What are venous leg ulcers? Open cuts between the knee and ankle joint that occur when the venous disease is present are usually the cause of venous leg ulcers. Bacteria find their way into the open wound and cause an ulcer. Veins are the tiny tubes that carry blood from your foot towards your heart.
The veins in the legs have one-way valves. What that means is that the blood flows up the leg and not back down. Sometimes these valves are not as efficient in some people. In damaged valves, the blood can flow the wrong way. Instead of going up, the blood starts flowing downwards. In turn, this results in high pressure in the veins when you stand up. This extremely high pressure can damage the skin, which results in ulcers.
Symptoms of Venous Leg Ulcers
When there is venous insufficiency present in the body, your skin can become itchy and thin, which can lead to statis dermatitis. This happens when blood overfills in the veins of the lower legs and the fluid leaks out into the skin and other tissues.
- A tingling or itching sensation
- Hardened skin with a dark red or a purple hue to the skin around the affected area.
- Swelling of the legs, a feeling of heaviness and severe cramping
- Intense pain in the legs
- An infection with a foul odor to it; pus may also come out from the wound
- The skin of the affected area may become hot, shiny and tight
Treatment of Venous Leg Ulcers
There are three main methods for treating venous leg ulcers. This includes Medications, Conservative Management, and mechanical treatment. The goal, in general, is to reduce, heal, and improve the ulcer, and prevent it from occurring again.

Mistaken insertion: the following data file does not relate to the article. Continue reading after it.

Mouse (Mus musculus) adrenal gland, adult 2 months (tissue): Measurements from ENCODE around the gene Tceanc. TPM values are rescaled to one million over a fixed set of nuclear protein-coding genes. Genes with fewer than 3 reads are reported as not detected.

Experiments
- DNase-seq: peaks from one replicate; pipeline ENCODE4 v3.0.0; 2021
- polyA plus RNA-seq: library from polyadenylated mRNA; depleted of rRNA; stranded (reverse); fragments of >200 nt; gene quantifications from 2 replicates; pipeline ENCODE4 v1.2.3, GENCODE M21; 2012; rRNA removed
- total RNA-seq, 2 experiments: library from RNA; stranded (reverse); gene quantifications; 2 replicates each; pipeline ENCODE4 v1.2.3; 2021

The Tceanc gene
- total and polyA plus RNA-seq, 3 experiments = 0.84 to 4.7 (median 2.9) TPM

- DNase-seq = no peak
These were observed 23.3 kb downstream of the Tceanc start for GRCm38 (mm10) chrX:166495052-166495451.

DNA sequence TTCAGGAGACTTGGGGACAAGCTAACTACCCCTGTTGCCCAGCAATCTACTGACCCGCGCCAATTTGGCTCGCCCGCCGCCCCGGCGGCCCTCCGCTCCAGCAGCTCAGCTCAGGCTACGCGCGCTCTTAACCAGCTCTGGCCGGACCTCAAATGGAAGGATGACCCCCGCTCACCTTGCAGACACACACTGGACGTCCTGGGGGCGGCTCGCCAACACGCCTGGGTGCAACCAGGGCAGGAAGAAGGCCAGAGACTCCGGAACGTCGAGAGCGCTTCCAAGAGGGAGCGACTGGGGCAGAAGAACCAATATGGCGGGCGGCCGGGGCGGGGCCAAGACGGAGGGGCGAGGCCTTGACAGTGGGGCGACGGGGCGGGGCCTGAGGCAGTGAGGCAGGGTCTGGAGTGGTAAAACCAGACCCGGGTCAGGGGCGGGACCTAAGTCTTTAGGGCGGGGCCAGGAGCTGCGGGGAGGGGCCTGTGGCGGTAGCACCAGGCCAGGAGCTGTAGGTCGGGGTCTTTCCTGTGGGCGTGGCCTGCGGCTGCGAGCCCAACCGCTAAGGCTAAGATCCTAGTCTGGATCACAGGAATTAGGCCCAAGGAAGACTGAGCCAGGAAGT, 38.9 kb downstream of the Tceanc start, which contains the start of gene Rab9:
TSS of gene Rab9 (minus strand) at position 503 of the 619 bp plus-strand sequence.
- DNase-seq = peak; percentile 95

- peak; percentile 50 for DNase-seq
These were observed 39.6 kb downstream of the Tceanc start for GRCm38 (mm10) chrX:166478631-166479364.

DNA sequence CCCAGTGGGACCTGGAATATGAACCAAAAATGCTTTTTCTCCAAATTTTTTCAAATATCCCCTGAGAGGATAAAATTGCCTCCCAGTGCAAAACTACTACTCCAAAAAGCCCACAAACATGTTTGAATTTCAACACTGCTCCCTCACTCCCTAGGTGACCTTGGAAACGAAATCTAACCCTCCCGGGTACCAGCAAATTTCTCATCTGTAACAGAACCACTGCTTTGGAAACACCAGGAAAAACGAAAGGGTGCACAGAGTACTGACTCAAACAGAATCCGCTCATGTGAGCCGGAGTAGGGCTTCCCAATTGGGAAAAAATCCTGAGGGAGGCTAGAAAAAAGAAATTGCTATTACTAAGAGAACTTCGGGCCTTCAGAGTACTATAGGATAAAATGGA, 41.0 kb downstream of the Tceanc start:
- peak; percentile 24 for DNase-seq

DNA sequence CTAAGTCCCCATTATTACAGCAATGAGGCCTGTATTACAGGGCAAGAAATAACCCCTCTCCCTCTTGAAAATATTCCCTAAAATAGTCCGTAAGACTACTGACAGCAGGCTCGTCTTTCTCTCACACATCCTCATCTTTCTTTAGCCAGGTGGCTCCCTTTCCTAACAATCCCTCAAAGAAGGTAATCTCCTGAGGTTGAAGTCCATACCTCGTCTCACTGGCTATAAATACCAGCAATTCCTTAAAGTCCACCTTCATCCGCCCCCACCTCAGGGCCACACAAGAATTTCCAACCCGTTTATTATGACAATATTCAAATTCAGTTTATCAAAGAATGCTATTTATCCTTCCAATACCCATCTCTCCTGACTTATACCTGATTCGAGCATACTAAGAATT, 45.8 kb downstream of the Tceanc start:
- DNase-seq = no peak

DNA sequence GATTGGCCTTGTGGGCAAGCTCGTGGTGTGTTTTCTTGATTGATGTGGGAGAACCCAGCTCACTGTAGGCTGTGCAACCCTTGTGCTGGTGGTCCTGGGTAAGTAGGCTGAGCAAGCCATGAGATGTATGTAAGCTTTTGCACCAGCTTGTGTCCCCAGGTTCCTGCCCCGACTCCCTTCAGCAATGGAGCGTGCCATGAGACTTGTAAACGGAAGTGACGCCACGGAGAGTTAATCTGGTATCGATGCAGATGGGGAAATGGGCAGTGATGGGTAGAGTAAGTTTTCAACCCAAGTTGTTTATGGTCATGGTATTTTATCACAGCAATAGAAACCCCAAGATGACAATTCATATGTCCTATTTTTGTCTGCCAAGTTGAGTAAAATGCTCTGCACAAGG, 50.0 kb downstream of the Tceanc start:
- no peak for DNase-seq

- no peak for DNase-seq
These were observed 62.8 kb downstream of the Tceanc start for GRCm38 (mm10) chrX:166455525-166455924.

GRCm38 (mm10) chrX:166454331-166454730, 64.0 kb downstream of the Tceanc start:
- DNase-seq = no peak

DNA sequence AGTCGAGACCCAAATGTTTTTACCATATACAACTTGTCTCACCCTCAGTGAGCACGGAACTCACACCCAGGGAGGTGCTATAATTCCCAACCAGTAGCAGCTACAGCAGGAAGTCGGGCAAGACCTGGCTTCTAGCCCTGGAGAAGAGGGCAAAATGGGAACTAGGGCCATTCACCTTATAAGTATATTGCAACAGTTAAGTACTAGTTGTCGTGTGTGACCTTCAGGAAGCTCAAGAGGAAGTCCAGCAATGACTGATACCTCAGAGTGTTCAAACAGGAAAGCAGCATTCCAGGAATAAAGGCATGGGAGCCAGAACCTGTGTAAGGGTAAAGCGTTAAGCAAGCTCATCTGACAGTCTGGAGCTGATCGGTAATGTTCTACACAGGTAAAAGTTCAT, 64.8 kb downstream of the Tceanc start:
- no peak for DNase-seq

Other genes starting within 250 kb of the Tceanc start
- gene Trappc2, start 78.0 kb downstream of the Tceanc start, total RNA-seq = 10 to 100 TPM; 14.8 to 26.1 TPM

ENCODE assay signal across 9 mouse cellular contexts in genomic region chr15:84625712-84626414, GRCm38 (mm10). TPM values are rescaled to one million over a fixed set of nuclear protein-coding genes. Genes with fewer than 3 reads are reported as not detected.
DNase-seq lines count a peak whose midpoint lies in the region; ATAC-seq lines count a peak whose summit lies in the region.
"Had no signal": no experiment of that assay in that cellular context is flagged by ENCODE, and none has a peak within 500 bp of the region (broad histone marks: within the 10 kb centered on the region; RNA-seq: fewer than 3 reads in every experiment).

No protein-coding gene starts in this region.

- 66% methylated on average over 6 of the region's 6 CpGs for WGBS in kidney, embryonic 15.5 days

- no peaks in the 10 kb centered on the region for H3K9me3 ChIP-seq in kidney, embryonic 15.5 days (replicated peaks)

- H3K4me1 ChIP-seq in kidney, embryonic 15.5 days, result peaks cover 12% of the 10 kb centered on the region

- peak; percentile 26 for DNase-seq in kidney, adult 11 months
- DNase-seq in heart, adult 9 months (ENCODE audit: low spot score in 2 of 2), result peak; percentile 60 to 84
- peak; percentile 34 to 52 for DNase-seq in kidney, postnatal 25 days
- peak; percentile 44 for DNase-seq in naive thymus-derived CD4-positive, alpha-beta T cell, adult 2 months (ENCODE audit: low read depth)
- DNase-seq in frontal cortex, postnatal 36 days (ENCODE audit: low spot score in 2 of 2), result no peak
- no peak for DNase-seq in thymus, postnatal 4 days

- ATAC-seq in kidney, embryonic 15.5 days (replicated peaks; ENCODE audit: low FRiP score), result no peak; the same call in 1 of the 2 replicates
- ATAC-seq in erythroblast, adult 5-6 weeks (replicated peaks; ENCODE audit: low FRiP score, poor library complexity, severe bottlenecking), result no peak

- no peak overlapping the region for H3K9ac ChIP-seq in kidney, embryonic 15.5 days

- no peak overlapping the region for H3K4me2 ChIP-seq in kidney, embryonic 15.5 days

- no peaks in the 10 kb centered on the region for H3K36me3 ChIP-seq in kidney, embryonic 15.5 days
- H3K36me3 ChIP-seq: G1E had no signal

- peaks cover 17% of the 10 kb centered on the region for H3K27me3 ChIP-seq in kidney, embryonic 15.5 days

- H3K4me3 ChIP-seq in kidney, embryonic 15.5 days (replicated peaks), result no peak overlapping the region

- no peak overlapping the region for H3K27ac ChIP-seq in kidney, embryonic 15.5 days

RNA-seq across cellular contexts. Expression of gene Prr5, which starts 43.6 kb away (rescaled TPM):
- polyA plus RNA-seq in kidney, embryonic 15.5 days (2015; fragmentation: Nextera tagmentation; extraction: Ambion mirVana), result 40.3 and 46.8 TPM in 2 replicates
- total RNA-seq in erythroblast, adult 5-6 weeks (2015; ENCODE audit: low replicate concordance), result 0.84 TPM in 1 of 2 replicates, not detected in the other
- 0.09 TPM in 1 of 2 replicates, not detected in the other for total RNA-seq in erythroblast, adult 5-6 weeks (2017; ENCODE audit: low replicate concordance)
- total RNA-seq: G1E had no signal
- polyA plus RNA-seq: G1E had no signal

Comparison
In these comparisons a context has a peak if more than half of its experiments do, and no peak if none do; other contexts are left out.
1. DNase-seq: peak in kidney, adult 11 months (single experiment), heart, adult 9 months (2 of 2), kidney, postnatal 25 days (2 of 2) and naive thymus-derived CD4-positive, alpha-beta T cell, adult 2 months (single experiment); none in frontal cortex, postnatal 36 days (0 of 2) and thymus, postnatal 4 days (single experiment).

- Medication: Oral medication can be effective, but it depends on the medication. Dosage also plays a huge part such as Aspirin 300mg per day taken at once has proven to be efficient.
- Conservative Management: 3 types of conservative management are used such as leg elevation, compression therapy, and dressings
- Mechanical Treatment: Topical negative pressure is a good treatment option. However, there has been no direct relationship between it and venous leg ulcers
Who Is At a Higher Risk
- Varicose Veins: When your valves malfunction it can cause your veins to become enlarged or swollen
- Old Surgeries: Previous surgeries of the lug like knee replacement or hip replacement can make you more susceptible
- Difficulty Walking: When there is less blood circulation in the legs because of lack of movement, it can damage weak calf muscles this affects blood circulation
- Age: Old Age can play a huge factor; an estimate shows that 1 in 50 people over the age of 80 have venous leg ulcers.
- Arthritis: If you, in particular, have arthritis it can be difficult to move around which again can cause slowed blood circulation in the legs which can, in turn, put you at a higher risk.
Always go to a professional if the above-stated symptoms start to occur. At-home treatments can be ineffective at times. Visit Dr. Norman Chideckel, M.D., for the best vascular & vein treatment in NYC.